Now is the time for the entire international community to get behind the pursuit of peace in the area, Obama said. Israeli and Palestinian leaders are meeting. Current talks are focused on final status issues of borders and security, refugees and Jerusalem.

“So now the rest of us must be willing to take risks as well,” the president said. “Friends of Israel, including the United States, must recognize that Israel’s security as a Jewish and democratic state depends upon the realization of a Palestinian state, and we should say so clearly. Arab states, and those who supported the Palestinians, must recognize that stability will only be served through a two-state solution and a secure Israel.”

The nations of the world must recognize that peace will be a powerful tool to defeat extremists throughout the region, and embolden those who are prepared to build a better future, Obama said.
Real breakthroughs on the Iranian nuclear program and Palestinian-Israeli peace would have a profound and positive impact on the entire Middle East and North Africa, the president said.

“But the current convulsions arising out of the Arab Spring remind us that a just and lasting peace cannot be measured only by agreements between nations,” he said. “It must also be measured by our ability to resolve conflict and promote justice within nations. And by that measure, it’s clear that all of us have a lot more work to do.”

Austin: Understanding Region Vital to Addressing Centcom Challenges

By Donna Miles
American Forces Press Service

WASHINGTON, Sept. 24, 2013 – Take a look at the globe, and one would be hard pressed to come up with a region as dynamic and unpredictable as the U.S. Central Command area of operations -- but also as vital to U.S. national security interests.

“The Middle East is an incredibly complex, dynamic and volatile area,” said Army Gen. Lloyd J. Austin III, who assumed command in March with responsibility for overseeing U.S. military operations in most of the Middle East as well as Southwest Asia.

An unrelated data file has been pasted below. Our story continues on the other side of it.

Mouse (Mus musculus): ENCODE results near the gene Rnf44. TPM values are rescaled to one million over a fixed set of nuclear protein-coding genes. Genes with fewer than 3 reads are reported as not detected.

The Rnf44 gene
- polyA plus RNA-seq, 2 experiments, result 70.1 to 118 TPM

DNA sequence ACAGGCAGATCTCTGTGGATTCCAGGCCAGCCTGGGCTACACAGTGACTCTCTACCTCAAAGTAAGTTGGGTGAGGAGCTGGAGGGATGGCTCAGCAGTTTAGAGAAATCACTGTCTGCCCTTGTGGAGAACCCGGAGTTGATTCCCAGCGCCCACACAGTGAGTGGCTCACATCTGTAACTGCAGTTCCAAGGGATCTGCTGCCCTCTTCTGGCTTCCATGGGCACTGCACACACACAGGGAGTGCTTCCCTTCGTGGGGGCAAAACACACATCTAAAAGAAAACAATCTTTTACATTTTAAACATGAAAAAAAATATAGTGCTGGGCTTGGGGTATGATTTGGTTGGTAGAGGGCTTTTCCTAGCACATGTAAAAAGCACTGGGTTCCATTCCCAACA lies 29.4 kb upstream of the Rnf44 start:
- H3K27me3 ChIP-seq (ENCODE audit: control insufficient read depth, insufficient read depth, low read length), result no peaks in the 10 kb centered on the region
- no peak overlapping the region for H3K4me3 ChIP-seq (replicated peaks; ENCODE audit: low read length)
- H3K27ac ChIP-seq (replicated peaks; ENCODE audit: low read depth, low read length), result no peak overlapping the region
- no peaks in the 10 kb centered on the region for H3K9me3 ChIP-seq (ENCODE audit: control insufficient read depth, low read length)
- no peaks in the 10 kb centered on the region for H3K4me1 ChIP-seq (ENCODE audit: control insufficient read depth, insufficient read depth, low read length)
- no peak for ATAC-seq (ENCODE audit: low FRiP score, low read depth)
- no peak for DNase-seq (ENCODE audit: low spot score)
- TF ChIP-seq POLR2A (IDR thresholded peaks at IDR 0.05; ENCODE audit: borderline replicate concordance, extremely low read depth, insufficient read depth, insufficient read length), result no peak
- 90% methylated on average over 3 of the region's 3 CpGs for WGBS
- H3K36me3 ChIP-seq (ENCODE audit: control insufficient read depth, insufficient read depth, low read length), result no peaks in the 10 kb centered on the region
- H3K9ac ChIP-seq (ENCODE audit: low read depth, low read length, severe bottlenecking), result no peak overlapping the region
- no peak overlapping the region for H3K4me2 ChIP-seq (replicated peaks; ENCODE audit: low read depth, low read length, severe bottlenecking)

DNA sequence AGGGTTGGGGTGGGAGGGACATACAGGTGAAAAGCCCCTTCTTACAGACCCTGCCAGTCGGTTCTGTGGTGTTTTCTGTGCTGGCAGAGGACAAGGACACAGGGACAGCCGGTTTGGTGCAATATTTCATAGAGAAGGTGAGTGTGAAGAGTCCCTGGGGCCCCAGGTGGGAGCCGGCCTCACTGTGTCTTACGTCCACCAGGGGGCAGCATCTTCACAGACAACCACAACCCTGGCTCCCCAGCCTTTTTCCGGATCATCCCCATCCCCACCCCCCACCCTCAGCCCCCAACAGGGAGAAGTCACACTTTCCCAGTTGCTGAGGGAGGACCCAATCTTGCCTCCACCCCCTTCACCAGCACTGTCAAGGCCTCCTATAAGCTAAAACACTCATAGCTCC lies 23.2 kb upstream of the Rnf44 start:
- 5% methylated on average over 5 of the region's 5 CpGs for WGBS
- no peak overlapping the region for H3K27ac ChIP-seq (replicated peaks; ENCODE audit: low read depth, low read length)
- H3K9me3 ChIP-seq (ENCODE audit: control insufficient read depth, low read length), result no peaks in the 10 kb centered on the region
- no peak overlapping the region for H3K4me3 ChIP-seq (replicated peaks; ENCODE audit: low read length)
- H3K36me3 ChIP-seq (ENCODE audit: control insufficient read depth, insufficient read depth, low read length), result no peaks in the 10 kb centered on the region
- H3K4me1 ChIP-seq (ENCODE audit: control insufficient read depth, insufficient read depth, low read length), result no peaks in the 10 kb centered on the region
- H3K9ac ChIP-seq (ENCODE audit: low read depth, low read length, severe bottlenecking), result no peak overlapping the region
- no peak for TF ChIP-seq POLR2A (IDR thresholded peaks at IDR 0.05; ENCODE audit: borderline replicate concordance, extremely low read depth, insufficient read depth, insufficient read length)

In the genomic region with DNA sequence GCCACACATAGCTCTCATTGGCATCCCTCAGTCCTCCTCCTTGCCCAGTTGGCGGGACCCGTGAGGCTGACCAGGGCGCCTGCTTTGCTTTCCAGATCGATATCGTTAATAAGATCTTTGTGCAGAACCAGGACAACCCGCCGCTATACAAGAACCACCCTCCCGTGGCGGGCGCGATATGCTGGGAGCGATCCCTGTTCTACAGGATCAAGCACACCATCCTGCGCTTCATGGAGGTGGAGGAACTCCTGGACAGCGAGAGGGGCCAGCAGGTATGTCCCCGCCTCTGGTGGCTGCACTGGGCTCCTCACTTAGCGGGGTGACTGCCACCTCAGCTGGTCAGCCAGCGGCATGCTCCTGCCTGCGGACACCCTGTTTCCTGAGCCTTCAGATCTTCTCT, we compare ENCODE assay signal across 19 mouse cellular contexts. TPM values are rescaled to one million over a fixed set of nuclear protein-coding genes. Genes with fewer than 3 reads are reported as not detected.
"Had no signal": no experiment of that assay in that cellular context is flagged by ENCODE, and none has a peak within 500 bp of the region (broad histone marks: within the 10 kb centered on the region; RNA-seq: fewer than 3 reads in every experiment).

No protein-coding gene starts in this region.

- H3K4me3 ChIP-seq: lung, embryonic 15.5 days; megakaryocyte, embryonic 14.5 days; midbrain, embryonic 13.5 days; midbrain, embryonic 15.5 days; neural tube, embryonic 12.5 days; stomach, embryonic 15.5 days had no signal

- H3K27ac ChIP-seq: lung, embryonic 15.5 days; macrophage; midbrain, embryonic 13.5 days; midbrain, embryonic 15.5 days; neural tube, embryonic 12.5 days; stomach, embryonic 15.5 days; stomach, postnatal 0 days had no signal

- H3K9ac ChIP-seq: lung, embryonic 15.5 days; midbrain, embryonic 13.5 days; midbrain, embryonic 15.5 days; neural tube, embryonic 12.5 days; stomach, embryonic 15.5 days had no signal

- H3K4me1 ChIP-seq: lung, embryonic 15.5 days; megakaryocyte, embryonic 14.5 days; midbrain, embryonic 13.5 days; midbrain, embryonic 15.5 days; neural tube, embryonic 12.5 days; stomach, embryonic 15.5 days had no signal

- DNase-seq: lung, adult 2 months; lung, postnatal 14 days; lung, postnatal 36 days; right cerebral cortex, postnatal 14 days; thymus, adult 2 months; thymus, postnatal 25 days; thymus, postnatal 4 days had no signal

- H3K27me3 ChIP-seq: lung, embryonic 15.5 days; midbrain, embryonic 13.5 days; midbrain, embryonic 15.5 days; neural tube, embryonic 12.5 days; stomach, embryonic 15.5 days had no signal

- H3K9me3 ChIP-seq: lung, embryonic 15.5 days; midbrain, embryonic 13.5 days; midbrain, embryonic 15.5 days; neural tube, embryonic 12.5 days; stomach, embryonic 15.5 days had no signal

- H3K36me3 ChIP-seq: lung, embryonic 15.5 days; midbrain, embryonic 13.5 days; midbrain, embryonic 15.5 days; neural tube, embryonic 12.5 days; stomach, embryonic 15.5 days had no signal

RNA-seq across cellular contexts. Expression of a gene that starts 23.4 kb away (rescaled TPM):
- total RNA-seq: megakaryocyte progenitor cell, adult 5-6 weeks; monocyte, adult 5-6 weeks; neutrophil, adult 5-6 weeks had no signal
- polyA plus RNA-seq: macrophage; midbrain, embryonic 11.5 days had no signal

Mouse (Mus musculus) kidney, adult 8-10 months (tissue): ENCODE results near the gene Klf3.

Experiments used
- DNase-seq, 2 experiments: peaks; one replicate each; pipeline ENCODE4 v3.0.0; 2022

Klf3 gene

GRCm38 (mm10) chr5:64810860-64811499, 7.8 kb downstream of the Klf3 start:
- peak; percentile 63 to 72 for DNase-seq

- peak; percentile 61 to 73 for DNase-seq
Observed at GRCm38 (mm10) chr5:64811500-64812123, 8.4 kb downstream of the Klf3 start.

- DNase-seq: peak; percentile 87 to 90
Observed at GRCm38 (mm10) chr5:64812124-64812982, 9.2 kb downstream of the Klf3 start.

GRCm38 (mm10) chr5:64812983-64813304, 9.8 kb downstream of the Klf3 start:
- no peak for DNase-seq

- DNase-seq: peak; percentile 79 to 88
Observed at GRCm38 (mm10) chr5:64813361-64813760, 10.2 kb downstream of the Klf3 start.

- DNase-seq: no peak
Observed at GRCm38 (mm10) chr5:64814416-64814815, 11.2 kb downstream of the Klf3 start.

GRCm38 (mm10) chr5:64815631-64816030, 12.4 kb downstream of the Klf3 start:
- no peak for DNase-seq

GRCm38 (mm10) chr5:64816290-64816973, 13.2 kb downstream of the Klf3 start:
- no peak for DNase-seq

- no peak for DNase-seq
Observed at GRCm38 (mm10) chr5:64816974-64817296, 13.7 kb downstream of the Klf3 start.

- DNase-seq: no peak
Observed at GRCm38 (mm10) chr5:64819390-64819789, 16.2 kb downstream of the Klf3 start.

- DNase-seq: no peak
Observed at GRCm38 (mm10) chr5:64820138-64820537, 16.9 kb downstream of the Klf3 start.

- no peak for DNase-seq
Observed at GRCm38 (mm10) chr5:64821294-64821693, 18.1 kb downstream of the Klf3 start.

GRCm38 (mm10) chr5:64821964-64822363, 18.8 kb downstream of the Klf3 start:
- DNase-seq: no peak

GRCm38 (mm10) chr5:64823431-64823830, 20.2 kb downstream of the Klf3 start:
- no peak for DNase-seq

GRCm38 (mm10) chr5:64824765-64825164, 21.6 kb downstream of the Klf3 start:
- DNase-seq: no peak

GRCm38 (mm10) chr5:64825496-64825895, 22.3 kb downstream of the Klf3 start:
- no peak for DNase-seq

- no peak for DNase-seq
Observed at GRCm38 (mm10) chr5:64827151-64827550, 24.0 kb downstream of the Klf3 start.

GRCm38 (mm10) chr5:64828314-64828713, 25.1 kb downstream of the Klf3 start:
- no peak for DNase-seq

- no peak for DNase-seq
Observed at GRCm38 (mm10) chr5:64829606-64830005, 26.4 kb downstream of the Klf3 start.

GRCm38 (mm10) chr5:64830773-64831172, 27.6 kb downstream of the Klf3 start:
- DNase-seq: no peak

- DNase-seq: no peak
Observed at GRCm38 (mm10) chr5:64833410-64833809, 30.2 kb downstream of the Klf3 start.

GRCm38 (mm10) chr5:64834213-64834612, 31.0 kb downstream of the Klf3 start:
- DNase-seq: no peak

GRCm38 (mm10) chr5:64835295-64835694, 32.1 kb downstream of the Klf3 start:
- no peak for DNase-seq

“It is also one of the most strategically important regions of the world and one that merits our focus and attention and continued efforts,” Austin said.

Complicating those efforts, he told American Forces Press Service via an email interview, is a laundry list of conflicts and other situations that he acknowledged present “significant challenges.”

Amidst this volatility, Austin and the Centcom staff must remain postured to respond to military crises, if required, while at the same time working in tandem with regional partners and U.S. diplomats to carry out U.S. strategy in the region.

This dual-pronged approach requires a clear-eyed recognition of not only activities causing instability in the region, but also their underlying causes.

“Key to addressing them effectively is understanding what is driving the behavior,” Austin said. “The fact is, there are a number of underlying currents that are causing much of the violence and discord.”

Among them is a growing ethno-sectarian divide that, if it continues on its current path, Austin warned “could result in a decade-long conflict that stretches from Beirut to Damascus to Baghdad to Bahrain.”
Meanwhile, the struggle continues between radical Islamists and moderates in Egypt and other parts of the region.

“We are also witnessing a rejection of oppressive governments and corruption, primarily through populist movements characteristic of the Arab Spring,” he said.

Austin identified another current, referred to as the “youth bulge.” Almost 65 percent of the region’s population is under age 30, and many are frustrated by a perceived lack of opportunity.

“The growing population of educated, yet largely unemployed and idle young people is choosing to express general dissatisfaction through social uprisings and other forms of violence,” Austin said.
The Arab Awakening exemplifies what can happen when these factors converge.

Austin said he is amazed that the Arab Spring began with a Tunisian vegetable merchant self-immolated in protest and, with the power of social media, has spread throughout the Middle East.

“Many thought early on that the Arab Spring represented a march toward democracy,” he said. “We now realize that’s not the case. In most instances, it represents a desire for representative government and rejection of authoritarian rule and corruption.”

In many ways, social media and the Internet have opened people’s eyes to opportunities elsewhere in the world not available to them, Austin said.

“Their protests have also shown to have a significant and speedy impact,” he said. “They are proving even more effective than the ballot box in many instances.”